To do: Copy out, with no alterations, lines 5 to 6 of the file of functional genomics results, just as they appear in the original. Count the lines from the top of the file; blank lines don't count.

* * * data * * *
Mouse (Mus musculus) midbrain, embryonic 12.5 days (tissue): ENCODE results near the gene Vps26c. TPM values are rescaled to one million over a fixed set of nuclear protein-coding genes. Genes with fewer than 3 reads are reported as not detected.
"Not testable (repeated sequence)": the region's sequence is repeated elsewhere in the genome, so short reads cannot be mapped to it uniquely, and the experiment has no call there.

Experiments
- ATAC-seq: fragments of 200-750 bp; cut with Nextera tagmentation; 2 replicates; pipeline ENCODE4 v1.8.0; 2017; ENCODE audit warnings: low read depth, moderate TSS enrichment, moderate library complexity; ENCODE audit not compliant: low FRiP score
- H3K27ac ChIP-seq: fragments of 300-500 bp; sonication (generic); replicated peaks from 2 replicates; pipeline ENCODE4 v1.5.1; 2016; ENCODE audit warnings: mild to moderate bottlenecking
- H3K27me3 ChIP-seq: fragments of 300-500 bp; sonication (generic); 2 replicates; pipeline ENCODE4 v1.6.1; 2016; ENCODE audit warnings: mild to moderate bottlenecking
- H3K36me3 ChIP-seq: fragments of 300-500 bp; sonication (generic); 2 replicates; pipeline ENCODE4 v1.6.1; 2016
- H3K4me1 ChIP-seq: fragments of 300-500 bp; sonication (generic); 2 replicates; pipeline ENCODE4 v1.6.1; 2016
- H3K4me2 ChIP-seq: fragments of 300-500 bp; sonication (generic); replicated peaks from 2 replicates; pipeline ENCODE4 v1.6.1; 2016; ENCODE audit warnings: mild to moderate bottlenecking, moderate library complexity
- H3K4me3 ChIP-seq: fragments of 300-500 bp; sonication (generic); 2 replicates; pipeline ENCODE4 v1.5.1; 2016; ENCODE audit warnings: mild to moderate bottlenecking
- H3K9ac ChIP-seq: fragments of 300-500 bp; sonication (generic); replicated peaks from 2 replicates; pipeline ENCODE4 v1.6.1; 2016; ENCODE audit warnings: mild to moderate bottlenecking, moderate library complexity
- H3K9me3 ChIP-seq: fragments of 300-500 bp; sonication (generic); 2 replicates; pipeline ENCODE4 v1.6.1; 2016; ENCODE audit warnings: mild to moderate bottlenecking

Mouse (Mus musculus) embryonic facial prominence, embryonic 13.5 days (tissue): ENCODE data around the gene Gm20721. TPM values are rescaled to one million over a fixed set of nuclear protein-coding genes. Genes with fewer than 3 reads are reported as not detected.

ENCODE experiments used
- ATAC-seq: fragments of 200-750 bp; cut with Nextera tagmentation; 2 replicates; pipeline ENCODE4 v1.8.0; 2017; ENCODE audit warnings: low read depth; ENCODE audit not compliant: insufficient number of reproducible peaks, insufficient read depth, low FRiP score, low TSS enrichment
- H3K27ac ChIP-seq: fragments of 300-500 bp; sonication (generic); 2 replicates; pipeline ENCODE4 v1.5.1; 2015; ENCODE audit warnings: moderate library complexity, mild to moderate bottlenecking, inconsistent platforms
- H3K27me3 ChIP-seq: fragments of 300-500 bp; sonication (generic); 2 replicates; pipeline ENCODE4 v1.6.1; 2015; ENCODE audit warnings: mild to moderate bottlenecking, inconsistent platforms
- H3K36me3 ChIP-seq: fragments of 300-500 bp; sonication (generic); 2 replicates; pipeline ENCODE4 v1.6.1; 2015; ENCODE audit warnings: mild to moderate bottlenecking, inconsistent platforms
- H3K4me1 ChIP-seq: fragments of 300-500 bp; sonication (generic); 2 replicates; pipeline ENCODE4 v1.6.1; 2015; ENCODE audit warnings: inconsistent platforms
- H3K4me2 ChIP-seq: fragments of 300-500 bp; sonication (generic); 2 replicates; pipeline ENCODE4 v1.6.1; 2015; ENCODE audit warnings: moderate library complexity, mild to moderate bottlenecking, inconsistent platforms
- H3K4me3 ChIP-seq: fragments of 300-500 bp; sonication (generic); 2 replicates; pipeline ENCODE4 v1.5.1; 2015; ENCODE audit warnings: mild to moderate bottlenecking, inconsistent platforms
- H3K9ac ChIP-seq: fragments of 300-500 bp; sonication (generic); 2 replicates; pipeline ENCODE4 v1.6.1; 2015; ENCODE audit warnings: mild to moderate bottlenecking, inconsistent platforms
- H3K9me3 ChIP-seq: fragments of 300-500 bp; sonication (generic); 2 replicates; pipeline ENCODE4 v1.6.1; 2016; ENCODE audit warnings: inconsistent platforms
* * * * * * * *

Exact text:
- H3K27ac ChIP-seq: fragments of 300-500 bp; sonication (generic); replicated peaks from 2 replicates; pipeline ENCODE4 v1.5.1; 2016; ENCODE audit warnings: mild to moderate bottlenecking
- H3K27me3 ChIP-seq: fragments of 300-500 bp; sonication (generic); 2 replicates; pipeline ENCODE4 v1.6.1; 2016; ENCODE audit warnings: mild to moderate bottlenecking